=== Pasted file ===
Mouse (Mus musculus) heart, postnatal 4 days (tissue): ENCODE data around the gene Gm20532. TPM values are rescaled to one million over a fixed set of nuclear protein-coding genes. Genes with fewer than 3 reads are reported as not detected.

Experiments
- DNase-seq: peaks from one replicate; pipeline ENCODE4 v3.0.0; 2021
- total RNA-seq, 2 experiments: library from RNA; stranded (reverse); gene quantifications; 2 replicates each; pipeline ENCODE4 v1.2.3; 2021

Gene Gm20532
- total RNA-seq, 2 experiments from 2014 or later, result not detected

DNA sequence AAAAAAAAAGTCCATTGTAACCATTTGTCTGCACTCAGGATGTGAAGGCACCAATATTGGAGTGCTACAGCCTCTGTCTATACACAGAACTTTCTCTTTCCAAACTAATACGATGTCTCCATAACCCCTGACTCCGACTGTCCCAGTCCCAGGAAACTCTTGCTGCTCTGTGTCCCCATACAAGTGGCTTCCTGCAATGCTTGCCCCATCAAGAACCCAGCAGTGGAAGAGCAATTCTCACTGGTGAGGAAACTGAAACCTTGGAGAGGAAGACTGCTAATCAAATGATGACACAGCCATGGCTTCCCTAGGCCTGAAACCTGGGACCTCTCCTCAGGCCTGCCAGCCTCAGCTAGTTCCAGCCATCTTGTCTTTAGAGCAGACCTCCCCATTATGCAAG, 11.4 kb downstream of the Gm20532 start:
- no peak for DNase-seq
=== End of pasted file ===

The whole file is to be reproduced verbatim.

Mouse (Mus musculus) heart, postnatal 4 days (tissue): ENCODE data around the gene Gm20532. TPM values are rescaled to one million over a fixed set of nuclear protein-coding genes. Genes with fewer than 3 reads are reported as not detected.

Experiments
- DNase-seq: peaks from one replicate; pipeline ENCODE4 v3.0.0; 2021
- total RNA-seq, 2 experiments: library from RNA; stranded (reverse); gene quantifications; 2 replicates each; pipeline ENCODE4 v1.2.3; 2021

Gene Gm20532
- total RNA-seq, 2 experiments from 2014 or later, result not detected

DNA sequence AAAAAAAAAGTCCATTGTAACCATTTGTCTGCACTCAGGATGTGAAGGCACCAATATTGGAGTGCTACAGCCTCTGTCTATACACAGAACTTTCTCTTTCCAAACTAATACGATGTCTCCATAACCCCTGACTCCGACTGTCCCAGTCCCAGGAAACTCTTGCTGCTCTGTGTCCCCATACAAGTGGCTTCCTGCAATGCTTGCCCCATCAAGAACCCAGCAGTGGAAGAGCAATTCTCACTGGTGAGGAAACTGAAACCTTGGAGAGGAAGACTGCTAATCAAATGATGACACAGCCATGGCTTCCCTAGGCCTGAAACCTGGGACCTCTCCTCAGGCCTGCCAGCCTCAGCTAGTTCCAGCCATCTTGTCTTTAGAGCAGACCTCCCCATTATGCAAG, 11.4 kb downstream of the Gm20532 start:
- no peak for DNase-seq